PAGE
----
17 Iowa dog breeders are ranked among the worst in the nation
Issues include frozen water, wood shavings in food, untreated injuries and lethal injections
Dogs at an Iowa breeding facility run by Daniel Gingerich, formerly of Seymour, Iowa, before his license was revoked last year by federal officials. (Photo from U.S. District Court exhibits.)
An Iowa dog breeder who admitted killing some of his unwanted dogs with stomach injections and then leaving them alone in their cages to die is among the Iowans listed in the Humane Society of the United States’ annual list of the nation’s 100 worst dog breeders.
As in years past, Iowa has the second-highest number of breeders on the list, with 17. Missouri, as is often the case, has the highest number of breeders on the list, this year with 26.
The list is compiled by the Human Society using U.S. Department of Agriculture and state inspection reports.
This year’s list does not include Daniel Gingerich, formerly of Seymour, who is no longer a licensed breeder. Last year, Gingerich relinquished ownership of hundreds of dogs after being taken to court on civil charges tied to dozens of violations of the Animal Welfare Act.
Gingerich’s license was the first dog-dealer license the USDA has revoked in close to four years. He was later sentenced to 30 days in jail on misdemeanor charges of animal neglect, and was fined $60,000 in administrative penalties.
Earlier this year, Iowa was leading the nation in puppy mills sanctioned by the federal government. The national animal welfare group, Bailing Out Benji, reviewed the detailed inspection reports filed by the U.S. Department of Agriculture for the first quarter of 2022, which indicated that 19 of Iowa’s breeders and brokers of dogs and cats had been cited for violations — more than any other state in the nation.
The Iowa breeders on the Humane Society’s 2022 list are:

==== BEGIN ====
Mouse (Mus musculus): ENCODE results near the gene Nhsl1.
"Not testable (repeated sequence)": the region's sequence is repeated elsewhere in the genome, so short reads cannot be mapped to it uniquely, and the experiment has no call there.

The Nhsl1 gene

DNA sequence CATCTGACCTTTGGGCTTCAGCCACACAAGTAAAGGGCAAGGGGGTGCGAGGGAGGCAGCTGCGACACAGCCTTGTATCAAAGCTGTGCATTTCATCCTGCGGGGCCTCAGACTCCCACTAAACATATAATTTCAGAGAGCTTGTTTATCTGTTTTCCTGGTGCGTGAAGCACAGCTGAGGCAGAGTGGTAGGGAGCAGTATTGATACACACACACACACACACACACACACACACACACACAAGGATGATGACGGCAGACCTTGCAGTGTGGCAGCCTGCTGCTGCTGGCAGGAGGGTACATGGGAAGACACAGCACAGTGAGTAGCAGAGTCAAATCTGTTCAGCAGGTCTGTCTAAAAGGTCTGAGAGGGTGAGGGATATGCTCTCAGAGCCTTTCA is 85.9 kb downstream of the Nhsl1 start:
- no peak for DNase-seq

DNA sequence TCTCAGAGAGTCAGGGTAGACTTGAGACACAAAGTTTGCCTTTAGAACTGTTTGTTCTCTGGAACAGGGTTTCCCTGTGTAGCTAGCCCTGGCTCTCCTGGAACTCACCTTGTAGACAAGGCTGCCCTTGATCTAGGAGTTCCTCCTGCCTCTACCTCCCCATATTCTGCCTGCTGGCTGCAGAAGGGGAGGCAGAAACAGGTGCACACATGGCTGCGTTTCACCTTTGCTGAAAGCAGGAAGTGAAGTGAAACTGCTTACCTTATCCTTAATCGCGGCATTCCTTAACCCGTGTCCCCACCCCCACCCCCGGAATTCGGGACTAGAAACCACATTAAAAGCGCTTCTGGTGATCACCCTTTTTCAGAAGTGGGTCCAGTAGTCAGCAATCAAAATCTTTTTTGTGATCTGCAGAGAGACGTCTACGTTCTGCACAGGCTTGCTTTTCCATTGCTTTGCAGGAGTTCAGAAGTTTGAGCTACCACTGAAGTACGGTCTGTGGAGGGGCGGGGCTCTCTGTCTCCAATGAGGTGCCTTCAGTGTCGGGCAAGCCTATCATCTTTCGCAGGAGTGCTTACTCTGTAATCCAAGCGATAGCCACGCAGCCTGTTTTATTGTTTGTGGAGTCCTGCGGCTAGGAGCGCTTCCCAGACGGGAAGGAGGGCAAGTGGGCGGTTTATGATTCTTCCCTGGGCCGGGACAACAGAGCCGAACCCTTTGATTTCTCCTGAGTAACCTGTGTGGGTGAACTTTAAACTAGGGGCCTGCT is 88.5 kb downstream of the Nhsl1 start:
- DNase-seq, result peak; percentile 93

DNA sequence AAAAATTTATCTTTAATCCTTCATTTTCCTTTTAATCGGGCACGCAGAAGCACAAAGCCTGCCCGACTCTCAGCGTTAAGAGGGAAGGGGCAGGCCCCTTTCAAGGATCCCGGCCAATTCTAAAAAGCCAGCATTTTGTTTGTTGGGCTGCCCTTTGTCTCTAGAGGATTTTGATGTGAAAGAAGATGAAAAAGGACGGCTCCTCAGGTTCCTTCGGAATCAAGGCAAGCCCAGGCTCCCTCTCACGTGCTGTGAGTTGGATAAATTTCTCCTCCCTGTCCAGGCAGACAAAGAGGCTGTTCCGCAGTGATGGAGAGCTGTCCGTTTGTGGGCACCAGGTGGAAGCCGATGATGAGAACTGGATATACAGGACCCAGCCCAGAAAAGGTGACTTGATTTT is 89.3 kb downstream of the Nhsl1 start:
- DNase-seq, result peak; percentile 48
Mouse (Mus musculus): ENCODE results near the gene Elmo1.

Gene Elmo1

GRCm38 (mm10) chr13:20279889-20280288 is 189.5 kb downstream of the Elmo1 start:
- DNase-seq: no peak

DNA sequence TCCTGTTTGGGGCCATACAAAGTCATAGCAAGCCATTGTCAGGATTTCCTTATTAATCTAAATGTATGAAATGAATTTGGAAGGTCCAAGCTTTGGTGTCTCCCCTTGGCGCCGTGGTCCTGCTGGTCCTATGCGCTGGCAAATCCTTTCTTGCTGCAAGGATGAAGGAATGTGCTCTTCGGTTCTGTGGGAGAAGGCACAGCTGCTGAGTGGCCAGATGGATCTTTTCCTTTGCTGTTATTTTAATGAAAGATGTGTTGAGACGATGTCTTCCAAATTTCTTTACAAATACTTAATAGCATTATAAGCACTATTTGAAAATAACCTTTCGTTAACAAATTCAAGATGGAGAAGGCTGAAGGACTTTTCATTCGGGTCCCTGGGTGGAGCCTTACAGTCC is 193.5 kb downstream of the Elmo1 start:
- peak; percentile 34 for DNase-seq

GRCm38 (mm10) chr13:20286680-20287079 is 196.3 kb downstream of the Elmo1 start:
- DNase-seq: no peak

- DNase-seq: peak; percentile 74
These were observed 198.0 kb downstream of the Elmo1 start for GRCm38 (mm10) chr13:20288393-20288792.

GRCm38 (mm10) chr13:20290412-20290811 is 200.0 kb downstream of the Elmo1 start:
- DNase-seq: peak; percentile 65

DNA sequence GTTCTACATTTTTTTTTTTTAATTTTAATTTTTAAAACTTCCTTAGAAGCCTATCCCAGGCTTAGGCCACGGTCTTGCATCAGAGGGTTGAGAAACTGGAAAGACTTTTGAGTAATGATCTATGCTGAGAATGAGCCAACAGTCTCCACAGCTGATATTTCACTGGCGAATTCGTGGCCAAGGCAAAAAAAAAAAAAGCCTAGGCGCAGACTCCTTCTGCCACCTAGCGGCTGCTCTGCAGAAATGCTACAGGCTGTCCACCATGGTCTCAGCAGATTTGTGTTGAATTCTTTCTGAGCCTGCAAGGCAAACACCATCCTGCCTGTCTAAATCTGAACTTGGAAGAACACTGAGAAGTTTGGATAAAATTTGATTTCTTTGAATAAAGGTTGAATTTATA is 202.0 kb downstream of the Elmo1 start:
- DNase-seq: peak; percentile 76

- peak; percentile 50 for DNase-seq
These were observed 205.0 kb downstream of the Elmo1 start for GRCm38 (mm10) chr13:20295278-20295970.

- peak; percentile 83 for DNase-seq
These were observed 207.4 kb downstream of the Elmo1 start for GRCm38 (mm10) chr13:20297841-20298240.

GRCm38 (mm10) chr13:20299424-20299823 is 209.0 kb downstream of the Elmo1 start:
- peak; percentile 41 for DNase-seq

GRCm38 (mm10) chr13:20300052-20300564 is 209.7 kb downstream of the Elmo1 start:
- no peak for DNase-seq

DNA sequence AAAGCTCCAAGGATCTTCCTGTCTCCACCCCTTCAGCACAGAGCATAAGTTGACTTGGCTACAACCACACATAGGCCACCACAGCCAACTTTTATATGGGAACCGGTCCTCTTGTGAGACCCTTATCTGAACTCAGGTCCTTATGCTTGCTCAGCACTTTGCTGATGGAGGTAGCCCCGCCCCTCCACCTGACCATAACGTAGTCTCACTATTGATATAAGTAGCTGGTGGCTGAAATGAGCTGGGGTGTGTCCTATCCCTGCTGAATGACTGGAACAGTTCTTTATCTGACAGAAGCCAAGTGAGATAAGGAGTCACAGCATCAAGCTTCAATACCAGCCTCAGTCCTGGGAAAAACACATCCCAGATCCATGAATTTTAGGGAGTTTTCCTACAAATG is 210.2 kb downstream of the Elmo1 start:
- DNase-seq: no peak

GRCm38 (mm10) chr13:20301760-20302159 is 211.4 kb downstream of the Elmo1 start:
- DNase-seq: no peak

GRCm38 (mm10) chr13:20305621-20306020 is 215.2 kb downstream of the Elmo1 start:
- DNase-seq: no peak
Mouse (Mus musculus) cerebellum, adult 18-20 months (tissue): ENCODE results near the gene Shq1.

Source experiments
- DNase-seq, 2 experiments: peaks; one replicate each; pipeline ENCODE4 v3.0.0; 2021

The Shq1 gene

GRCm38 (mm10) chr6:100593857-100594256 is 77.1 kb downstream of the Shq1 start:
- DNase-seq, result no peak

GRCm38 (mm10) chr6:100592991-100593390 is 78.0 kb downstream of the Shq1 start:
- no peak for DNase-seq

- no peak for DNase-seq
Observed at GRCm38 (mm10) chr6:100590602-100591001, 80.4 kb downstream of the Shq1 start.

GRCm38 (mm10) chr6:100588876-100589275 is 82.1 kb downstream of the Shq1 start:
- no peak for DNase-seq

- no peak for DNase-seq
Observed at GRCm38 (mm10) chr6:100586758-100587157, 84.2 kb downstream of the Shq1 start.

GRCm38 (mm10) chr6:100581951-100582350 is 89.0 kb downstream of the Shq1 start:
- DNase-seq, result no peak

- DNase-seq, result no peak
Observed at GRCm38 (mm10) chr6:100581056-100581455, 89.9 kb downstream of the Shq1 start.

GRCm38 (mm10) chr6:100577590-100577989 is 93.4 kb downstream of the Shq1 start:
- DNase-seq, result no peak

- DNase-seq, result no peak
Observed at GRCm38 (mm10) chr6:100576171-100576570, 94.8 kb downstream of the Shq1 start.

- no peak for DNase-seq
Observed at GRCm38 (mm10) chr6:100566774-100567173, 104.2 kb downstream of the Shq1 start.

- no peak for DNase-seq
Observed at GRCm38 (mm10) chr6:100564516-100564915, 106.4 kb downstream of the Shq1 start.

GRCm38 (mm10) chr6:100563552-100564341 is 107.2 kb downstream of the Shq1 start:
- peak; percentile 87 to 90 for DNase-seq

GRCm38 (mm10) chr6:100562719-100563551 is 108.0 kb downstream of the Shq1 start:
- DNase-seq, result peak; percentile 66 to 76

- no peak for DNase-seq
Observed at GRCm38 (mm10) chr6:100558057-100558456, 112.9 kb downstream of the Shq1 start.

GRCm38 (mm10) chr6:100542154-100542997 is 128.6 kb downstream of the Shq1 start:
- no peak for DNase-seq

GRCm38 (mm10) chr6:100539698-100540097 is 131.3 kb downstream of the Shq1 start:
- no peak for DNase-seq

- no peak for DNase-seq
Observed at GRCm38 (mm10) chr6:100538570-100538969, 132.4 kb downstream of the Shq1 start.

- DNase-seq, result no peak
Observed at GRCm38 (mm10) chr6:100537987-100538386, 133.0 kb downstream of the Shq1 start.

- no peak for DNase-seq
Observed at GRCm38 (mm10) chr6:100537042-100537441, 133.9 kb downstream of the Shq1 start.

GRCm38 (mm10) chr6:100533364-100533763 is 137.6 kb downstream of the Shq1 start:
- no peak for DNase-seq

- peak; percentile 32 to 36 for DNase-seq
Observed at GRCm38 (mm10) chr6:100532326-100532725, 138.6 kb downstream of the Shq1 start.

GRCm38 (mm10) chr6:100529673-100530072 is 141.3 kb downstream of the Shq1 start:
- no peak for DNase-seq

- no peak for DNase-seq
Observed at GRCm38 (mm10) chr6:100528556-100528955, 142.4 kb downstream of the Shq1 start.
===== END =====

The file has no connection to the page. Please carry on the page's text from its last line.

Larry Albrecht of Coldwater Kennel in Greene: The kennel received an official warning from the USDA in November 2021 for an inadequate program of veterinary care and was cited for additional issues in March 2022. Coldwater Kennel, which keeps about 240 dogs on hand, sells to Petland and other retailers, according to federal reports. In September 2021, an inspector noted that a Maltese named Micky Boy had serious dental issues with several teeth being loose and moved easily when touched. “The gums under these teeth are receding and inflamed and bled during the examination,” the inspector wrote.
More issues were found when the USDA performed another inspection in March of this year. Inspectors found nursing mothers and their puppies on dangerous wire flooring, with the puppies’ feet passing through the flooring – a potentially fatal hazard for small dogs. Other dogs were found in enclosures that had caked and moldy food in them, and one dog had no available water.
Carolyn Anderson of Anderson’s Yorkies in Mason City: This AKC breeder was cited for 34 USDA violations in less than one year, and 2022 was at least the fourth year in a row this business was cited for multiple, significant violations. There were recurring issues with giardia and coccidia – parasites that live in a dog’s intestines — as well as sick dogs and unsanitary conditions.
Inspectors observed that it appeared puppies were being sold with untreated diseases. The most recent citations are tied to repeat violations for poor housing, poor record-keeping and dogs that did not have enough space in their enclosures. In a January 2022 report, the USDA inspector wrote, “The licensee states they have had numerous cases of giardia and coccidiosis in several dogs … The licensee was not able to provide any medical records or documentation for any of the animals that have been currently or previously been diagnosed with giardia or coccidia. In addition, there was no written records to indicate that any animals were currently receiving treatment for any health issues.”
The inspection report also described an accumulation of “dust, dirt, hair, urine, excreta residue, food waste and other organic debris” and noted that many of the dogs had no clean place to eat. The inspector reported watching “a tan and white dog named Finn eating food from the floor. The floor in this area is covered with a heavy layer of brown-to-black matter. The walls and surrounding surfaces of this area is also covered with the heavy layer of yellow to brown matter.”